South Carolina freshman men’s basketball players, from left to right, Zachary Davis, Daniel Hankins-Sanford and “GG” Jackson speak to reporters on media day in October. (Photos by Michael Sauls)

South Carolina men’s basketball team entered its first season with Lamont Paris as head coach with a hodgepodge roster made up of transfers, holdovers and a few star freshmen.

Zachary Davis, GG Jackson and Daniel Hankins-Sanford make up the highly touted freshman group.

“I love that freshman group — really good freshman group — it’s the Three Stooges now,” Paris said. “They are always together. Spend a lot of time together. They have fun. They help keep you young, but they’re talented, also.”

The comparison to the famous comedy group doesn’t extend past the fact that there are three of them and they spend time together. But the freshmen have formed a bond that has helped them adjust to college basketball.

“Me, Zach and Daniel, we’re always around each other,” Jackson said. “I basically live in their room. I’m never in my room. I’m always falling asleep on the couch. Those guys — I feel like I’m probably going to be the closest with them on the team.”

The three first met at a high school basketball camp held at USC.

“So after that day, all of us met and we came together,” Davis said. “After that we talked, we exchanged numbers. Since we’ve been here, all of us have been with each other every day, working out, going to get food, riding, talking to girls — doing all that type of stuff.”

“We stick together,” Hankins-Sanford said. “We hang out every day, whether it’s going to (the) Dodie (Anderson Academic Enrichment Center) to do study hall. We’re together. We move in a trio, whether we’re going to get some food from the Russell House, anything. You name it, we are moving together.”

And now that the season has started, the three plan to test their chemistry on the court.  Here is a deeper look at the “Stooges.”

Gregory “GG” Jackson II

Yerrick Stoneman remembers the first time he ever spoke with Jackson. 

At the time, Stoneman was head coach for the varsity men’s basketball team at Ridge View High School, and Jackson was an eighth-grader sitting in the stands behind the team bench.

During the first play of the game, Stoneman called for an alley-oop to be thrown to Ja’Von Benson, a Ridge View alum and now a junior with the Gamecocks. 

“We were able to execute it, and I turned to (Jackson) and I said, ‘Can you do that?’” Stoneman said. “He’s like, ‘No, but I will be able to.’  He was just all giggly as a little kid, you know. He was 14 years old at the time, so he was excited about that.”

Flash forward to 2022, and you’ll find Jackson has stayed true to his giggly self. Stoneman commended him for his “unbelievable personality” and the way he is able to connect with others. 

“A unique ability about him is he’s able to touch many people’s lives,” Stoneman said. “Within our school we had about 1,500 kids, but he was able to relate with every one of those kids. It wasn’t like he was in one certain clique. He was friends with everybody within the school.”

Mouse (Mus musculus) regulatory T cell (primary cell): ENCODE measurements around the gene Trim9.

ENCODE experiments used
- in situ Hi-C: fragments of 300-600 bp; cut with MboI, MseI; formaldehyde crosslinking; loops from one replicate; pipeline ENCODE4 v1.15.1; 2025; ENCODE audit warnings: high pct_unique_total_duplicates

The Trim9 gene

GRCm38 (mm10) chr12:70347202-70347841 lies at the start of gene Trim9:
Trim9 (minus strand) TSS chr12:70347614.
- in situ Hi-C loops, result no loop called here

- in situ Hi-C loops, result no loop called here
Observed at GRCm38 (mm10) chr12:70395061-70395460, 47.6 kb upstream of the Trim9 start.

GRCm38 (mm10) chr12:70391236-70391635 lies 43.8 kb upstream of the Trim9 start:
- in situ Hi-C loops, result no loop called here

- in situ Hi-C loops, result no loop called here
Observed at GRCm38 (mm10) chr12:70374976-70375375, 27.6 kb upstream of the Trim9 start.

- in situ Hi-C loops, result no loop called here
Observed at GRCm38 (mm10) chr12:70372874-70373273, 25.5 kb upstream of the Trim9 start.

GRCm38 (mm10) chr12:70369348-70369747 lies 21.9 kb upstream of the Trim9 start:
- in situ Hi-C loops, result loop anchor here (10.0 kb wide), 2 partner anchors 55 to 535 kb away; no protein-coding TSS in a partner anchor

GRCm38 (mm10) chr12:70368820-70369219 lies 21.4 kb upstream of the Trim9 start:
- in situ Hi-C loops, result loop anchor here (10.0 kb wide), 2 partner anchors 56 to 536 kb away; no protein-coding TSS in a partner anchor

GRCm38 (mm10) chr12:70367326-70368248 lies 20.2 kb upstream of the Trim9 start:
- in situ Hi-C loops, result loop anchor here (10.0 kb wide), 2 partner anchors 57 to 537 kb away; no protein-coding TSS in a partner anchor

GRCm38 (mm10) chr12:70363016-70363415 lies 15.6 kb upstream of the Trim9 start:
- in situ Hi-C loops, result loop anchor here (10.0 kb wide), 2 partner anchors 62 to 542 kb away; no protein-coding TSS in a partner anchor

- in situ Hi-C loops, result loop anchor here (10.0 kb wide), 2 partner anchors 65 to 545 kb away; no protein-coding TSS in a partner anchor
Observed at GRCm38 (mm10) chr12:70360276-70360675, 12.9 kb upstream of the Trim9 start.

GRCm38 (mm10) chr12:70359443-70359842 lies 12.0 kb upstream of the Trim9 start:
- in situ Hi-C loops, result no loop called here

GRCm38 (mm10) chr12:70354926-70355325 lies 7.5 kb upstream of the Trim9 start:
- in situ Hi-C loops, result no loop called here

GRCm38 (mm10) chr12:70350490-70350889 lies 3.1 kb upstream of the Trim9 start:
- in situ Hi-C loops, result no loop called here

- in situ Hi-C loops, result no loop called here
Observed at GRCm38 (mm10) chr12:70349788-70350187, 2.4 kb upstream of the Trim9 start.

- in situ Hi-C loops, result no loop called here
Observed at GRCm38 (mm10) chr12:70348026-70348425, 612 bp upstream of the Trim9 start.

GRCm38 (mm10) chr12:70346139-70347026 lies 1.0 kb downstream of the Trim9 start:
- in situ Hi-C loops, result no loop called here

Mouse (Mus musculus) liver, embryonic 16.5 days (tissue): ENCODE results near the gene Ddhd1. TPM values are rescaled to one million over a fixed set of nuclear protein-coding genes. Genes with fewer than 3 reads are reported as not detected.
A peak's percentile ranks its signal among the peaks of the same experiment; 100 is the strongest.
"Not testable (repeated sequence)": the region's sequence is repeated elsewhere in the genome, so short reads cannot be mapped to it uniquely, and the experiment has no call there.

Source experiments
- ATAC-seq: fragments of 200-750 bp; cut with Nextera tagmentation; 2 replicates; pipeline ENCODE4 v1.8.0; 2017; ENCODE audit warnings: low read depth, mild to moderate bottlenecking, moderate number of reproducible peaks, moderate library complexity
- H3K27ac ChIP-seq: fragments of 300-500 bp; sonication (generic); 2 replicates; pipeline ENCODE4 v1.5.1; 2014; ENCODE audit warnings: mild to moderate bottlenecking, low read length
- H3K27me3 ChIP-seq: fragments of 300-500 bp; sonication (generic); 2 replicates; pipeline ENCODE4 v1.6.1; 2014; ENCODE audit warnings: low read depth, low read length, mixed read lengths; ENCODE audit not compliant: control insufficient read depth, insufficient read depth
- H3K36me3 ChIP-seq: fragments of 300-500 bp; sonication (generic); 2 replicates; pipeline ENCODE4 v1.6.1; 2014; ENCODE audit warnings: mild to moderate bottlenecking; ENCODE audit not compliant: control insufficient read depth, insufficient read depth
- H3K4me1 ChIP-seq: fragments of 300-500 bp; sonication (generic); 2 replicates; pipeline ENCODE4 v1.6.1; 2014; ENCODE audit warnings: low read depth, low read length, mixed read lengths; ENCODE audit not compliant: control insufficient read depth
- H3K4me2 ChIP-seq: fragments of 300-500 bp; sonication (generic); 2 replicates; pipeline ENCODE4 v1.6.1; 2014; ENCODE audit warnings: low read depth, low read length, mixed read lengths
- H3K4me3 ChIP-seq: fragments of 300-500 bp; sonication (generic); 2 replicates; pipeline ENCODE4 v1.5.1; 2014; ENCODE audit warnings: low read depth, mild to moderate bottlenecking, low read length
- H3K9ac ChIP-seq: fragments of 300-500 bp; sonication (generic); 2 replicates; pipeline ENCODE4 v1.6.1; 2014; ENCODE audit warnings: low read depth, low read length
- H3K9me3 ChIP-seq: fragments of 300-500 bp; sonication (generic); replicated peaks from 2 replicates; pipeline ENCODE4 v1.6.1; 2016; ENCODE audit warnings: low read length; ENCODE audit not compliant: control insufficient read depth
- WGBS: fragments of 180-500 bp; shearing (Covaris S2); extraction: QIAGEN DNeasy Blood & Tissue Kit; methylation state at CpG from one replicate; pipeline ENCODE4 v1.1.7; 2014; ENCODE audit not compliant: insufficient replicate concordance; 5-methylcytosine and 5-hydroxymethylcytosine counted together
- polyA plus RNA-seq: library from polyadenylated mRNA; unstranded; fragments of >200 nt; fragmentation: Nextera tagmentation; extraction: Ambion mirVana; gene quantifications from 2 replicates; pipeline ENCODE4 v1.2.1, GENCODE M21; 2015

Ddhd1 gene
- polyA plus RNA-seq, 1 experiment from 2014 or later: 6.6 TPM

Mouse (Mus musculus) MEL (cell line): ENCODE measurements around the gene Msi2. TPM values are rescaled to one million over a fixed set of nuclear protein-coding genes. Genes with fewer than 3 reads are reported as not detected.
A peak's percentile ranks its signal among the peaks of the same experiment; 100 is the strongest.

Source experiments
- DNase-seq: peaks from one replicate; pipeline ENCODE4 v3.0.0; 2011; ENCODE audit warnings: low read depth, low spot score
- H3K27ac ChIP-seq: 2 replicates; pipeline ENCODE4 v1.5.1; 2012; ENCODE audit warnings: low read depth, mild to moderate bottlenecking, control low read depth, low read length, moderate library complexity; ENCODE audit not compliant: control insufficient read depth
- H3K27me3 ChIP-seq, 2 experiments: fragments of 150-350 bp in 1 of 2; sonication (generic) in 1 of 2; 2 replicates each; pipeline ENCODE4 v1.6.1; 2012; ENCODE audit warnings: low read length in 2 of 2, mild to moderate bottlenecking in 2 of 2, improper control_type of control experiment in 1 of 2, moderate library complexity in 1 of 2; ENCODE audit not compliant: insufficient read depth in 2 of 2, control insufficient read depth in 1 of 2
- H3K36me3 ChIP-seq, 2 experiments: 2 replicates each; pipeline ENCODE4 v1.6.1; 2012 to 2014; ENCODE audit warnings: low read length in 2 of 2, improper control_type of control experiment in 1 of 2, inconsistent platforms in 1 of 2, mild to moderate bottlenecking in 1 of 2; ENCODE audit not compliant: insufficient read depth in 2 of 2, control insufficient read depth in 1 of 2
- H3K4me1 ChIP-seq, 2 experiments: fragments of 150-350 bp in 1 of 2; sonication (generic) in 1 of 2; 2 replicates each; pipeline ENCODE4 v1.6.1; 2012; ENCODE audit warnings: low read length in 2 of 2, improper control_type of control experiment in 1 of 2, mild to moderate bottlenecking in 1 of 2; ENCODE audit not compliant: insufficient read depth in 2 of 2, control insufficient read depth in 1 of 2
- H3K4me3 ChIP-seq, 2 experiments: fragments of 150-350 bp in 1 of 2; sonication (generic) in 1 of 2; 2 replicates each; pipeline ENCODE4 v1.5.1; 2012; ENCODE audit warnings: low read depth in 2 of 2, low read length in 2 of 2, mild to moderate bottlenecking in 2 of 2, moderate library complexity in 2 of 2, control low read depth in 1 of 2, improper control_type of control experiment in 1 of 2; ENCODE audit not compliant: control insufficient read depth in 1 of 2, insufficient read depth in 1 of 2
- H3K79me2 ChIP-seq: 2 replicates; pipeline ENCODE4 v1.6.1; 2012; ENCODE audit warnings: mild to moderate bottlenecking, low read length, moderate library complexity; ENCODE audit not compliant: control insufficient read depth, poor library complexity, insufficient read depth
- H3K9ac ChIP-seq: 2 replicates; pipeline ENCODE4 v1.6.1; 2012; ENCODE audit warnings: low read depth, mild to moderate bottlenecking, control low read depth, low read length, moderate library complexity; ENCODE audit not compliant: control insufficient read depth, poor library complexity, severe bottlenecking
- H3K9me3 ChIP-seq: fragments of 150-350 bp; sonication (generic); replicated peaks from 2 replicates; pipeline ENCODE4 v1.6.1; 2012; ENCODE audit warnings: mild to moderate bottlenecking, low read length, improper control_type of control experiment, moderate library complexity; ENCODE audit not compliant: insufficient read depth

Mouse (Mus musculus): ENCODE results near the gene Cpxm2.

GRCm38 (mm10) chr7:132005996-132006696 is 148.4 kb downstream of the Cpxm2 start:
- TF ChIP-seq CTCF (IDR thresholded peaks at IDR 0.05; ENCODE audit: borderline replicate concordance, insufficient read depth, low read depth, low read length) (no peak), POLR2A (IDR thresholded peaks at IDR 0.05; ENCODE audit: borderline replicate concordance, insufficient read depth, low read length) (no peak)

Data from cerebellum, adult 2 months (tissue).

That larger-than-life personality transferred to USC. 

Though he’s enjoying being — at 6-foot-9 — a literal and figurative big man on campus, he said campus stardom isn’t distracting.

“I don’t really get stopped as much, as far as people wanting to have conversations with me,” Jackson said. “But as I’m walking, I’ll hear my name, and I’ll give them a wave and stuff like that. … I’m all for it. If you want something, like an autograph or whatever, I got you.” 

On the court, the five-star athlete is still adjusting. Jackson has only one game under his belt, but he put up a double-double in the matchup with S.C. State University. 

He hasn’t had an in-game, welcome-to-college moment yet, but he said during a pre-season practice he had the next best thing.

“The first time I tried to go up and grab a rebound, I came down and I had it over my head looking for an outlet,” Jackson said. “Benjamin (Bosmans-Verdonk), he came behind me, snatched it from me and went up and laid it up. I fell on the ground, and when Ja’Von (Benson) helped me up, he was like, ‘Dang. … Welcome to college basketball.’”

He was almost welcomed to college basketball at the University of North Carolina. 

The Columbia native had the attention of college coaches during his freshman year of high school. At 6-foot-6, he was one of the taller players on the team and was able to play in the post and the perimeter, Stoneman said. 

During the recruiting process, Stoneman said he became close with Jackson and his father, talking upwards of four times a week. 

“I think as a coach, you should never tell a kid where he should go — it should always be his decision,” Stoneman said. “But throughout the process, for every school that he brought up, I give positives and negatives, and he would have to weigh each one and make his decision.”

Jackson committed to the Tar Heels in April but decommitted three months later  – becoming the first recruit in the modern era to decommit from UNC. Shortly after, he reclassified from the 2023 class to the 2022 class and enrolled at USC.

Paris said he knew the potential Jackson had coming in but has been surprised with certain facets of his game.